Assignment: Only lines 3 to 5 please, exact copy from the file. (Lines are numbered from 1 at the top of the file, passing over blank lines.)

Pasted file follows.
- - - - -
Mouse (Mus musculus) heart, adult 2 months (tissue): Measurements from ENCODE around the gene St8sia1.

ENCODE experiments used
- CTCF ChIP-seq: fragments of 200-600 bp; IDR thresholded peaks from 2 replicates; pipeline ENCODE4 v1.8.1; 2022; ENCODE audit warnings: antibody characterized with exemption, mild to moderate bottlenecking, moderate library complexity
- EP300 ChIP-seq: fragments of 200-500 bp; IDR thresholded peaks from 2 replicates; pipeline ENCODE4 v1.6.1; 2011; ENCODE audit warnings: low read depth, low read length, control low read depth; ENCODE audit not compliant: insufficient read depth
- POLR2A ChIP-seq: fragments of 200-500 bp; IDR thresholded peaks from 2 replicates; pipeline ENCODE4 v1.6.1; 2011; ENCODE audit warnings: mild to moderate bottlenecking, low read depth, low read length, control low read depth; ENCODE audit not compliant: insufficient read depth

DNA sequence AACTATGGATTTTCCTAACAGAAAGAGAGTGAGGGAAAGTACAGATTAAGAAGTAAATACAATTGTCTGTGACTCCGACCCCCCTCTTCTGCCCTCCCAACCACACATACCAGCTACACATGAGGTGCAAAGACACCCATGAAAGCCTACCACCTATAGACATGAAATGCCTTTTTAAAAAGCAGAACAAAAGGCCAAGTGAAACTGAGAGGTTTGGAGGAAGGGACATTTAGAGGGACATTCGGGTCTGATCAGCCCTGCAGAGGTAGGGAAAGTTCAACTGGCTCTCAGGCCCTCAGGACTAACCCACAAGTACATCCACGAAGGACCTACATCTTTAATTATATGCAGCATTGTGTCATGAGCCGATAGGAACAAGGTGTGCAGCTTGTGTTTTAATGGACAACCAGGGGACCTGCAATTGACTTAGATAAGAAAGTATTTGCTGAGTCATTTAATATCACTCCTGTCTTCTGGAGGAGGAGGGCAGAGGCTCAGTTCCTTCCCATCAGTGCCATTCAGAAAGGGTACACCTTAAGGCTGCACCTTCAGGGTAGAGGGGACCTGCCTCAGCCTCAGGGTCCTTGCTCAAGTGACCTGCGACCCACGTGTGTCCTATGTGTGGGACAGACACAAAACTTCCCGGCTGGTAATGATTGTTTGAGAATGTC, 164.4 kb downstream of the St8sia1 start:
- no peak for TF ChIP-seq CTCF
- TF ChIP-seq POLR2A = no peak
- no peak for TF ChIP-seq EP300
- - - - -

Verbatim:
- CTCF ChIP-seq: fragments of 200-600 bp; IDR thresholded peaks from 2 replicates; pipeline ENCODE4 v1.8.1; 2022; ENCODE audit warnings: antibody characterized with exemption, mild to moderate bottlenecking, moderate library complexity
- EP300 ChIP-seq: fragments of 200-500 bp; IDR thresholded peaks from 2 replicates; pipeline ENCODE4 v1.6.1; 2011; ENCODE audit warnings: low read depth, low read length, control low read depth; ENCODE audit not compliant: insufficient read depth
- POLR2A ChIP-seq: fragments of 200-500 bp; IDR thresholded peaks from 2 replicates; pipeline ENCODE4 v1.6.1; 2011; ENCODE audit warnings: mild to moderate bottlenecking, low read depth, low read length, control low read depth; ENCODE audit not compliant: insufficient read depth